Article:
the A&E Charge Nurse said...

Thanks Dr De'ath, don't forget I belong to the nursing tradition - I'm sure I don't need to point out that militancy and nursing are two mutually exclusive concepts.

Any profession that came into being wearing uniforms based on 'servants' attire is unlikely to intimidate the movers & shakers, although we could if a few more of us had your [metaphorical] balls.

Perhaps the abomination that is MTAS will energise political interest amongst the next generation of consultants - I sincerely hope it does providing the founding principles of the NHS are reaffirmed instead of handing health over to the sinister friends of the libertarians.

Dr De'Ath said...

Indeed.

It is the one thing that I admire most of the nursing unions, they represent their members and stand up for them.

The BMA could learn a lot from them. Doctors on the ground also need to be less apathetic and more militant.

Roger Thornhill said...

a&e c-nThese days I just don't see how anyone has the luxury of trying to ride two horses at once - we either unleash GENUINE market forces on health services, or renew our committment to a tax funded, publicly owned service.

False dichotomy.

Harry Hook said...

Not much hope I'm afraid, snouts in the trough and all that. It has come to my attention, that certain NHS agencies are providing considerable financial inducements, to persuade GPs to brake the Data Protection Act, and supply confidential patient details for certain nefarious political shenanigans. Mind you, there are still some medical principled aka fuckwits who are doing it free of charge, but it'll never catch on.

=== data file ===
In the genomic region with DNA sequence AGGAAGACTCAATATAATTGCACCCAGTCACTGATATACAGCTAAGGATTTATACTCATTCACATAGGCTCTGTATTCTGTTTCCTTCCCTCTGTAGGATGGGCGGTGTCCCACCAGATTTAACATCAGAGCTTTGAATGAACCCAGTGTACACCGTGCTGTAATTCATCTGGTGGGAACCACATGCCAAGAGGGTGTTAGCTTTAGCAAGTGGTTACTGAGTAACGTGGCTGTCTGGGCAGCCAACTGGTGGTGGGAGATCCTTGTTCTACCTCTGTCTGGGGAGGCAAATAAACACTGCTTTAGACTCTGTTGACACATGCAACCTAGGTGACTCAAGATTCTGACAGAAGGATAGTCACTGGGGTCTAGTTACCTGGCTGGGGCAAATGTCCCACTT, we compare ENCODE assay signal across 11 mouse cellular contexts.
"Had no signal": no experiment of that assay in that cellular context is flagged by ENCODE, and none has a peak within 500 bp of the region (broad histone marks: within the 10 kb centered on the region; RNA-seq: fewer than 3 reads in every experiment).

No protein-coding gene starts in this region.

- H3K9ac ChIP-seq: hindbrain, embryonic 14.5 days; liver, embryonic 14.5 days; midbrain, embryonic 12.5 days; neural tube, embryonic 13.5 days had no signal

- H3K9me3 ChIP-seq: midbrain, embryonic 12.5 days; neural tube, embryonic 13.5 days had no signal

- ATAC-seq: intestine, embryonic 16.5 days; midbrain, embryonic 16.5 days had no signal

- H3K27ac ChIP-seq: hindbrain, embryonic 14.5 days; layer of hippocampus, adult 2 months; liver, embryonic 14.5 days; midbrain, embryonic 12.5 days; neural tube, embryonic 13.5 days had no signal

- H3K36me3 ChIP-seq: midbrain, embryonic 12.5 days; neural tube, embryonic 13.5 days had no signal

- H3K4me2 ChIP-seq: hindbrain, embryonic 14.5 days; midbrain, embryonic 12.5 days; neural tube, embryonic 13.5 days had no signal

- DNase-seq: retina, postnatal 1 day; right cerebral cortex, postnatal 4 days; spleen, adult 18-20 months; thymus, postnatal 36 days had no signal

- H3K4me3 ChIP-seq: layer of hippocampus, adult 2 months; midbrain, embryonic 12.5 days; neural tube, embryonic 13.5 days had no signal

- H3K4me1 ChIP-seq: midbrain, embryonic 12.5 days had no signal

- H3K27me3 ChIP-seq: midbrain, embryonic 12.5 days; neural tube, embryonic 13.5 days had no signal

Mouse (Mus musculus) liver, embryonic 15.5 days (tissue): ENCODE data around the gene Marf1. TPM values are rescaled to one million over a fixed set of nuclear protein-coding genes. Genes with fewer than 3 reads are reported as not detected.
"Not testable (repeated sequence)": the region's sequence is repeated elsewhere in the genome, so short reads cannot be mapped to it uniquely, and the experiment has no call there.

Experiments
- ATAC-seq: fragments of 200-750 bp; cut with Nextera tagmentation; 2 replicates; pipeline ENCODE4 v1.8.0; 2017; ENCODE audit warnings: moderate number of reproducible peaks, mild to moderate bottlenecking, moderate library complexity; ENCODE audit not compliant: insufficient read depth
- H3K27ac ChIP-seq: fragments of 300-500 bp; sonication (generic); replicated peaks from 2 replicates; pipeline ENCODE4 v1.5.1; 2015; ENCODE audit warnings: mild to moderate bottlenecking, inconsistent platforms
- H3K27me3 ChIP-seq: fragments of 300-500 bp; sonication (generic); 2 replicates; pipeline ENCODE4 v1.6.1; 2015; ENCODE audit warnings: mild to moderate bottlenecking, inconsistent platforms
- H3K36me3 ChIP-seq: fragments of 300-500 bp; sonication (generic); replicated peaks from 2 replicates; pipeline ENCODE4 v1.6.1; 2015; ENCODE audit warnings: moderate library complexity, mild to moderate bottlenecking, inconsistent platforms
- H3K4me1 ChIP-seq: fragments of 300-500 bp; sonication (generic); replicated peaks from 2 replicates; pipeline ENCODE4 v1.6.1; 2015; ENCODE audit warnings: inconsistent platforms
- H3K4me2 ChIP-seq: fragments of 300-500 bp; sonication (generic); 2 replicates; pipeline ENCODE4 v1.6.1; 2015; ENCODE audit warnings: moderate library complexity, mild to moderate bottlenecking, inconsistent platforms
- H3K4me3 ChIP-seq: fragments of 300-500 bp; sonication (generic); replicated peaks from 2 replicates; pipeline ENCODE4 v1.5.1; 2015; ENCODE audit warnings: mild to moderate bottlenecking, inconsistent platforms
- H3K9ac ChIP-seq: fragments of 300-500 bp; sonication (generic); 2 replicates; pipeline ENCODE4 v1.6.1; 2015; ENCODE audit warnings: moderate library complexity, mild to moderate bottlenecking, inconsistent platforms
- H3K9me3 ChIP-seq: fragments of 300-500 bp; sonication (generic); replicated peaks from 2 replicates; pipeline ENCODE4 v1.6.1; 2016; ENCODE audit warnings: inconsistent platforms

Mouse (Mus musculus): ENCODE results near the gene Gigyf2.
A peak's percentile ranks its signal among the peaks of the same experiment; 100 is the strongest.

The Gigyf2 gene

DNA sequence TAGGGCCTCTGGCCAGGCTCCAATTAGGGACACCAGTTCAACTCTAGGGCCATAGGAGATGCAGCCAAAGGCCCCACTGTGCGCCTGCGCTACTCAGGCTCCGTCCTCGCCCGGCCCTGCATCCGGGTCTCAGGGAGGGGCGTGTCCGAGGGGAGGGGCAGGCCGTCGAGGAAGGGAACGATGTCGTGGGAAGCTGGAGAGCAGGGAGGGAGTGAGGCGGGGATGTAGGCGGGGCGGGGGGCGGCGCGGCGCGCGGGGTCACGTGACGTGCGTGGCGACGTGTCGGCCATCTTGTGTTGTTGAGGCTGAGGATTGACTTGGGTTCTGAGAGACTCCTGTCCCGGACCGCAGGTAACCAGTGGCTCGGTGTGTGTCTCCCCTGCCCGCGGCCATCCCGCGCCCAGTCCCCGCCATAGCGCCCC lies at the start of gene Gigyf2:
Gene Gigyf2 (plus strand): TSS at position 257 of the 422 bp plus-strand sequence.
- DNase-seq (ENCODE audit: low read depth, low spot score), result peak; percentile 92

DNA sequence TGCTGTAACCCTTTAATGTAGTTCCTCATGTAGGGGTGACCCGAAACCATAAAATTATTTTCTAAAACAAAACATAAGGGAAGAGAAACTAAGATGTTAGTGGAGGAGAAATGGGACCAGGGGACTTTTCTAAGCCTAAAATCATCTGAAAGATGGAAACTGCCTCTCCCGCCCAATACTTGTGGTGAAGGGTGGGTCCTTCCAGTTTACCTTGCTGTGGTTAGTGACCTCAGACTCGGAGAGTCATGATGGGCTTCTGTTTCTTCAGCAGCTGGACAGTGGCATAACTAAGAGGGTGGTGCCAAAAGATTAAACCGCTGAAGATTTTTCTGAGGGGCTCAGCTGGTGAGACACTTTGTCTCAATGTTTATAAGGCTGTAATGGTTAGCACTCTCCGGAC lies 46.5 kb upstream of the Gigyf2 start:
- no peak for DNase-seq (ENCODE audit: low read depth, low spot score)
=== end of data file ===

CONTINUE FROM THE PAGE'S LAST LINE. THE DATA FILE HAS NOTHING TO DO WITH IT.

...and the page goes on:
Sorry, I didn't really mean nefarious political reasons ...it's for the good of the patient ...honest.

chris said...

Private insurance works on uncertainty and shared risk. As science removes uncertainty, private health insurance removes its risk by either,
[1] charging more, or
[2] EXCLUDING people.


Like Smokers or the Obese?

the A&E Charge Nurse said...

Yes, Chris, god forbid that anybody should be expected to take any responsibilty for their own health outcomes.

Anyway, think how much extra cash will be generated in the private sector for the purveyors of liposuction, every cloud has a silver lining, eh ?

chris said...

OK. On one hand you say that private insurance by making people pay more if they choose to increase their risk is an absolute disaster which makes it a totally unsuitable as a funding system.

Then on the other you say that it is right these same people be completely denied the treatment that they already paid for and have always been told they could expect.

Make up your mind.

the A&E Charge Nurse said...

Thanks Chris - apologies, I made a few facetious comments in response to the perfectly valid points you raise.

For what it's worth I strongly object to the principle of discriminating against ANY patient on the grounds of lifestyle choices - you are absolutely correct to point out that they are entitled to treatment that has already been paid for through tax.

The two items you highlight tie in with Dr De'aths original post about the malign influence of NuLab on the NHS - in particular the dire consequences of short term cost cutting and job/service losses.

The million dollar question is whether or not the market worshiping libertarians can offer a realistic alternative that retains the founding principles of the NHS with respect to providing a fair and universal system

My own view is that it is virtually impossible, since the profit motive is likely to corrupt clinical integrity, sooner than you can say BUPA or Norwich Union - look how easily the docs have been manipulated by the pharmaceutical industry if you want an example of what I'm talking about.

Roger Thornhill said...

a&e, even the NHS cannot uphold the founding principles of "fair and universal"!

Further, how do you describe "fair"?

Is it "fair" that a non-smoker is denied or has delayed treatment because the system is busy caring for smokers?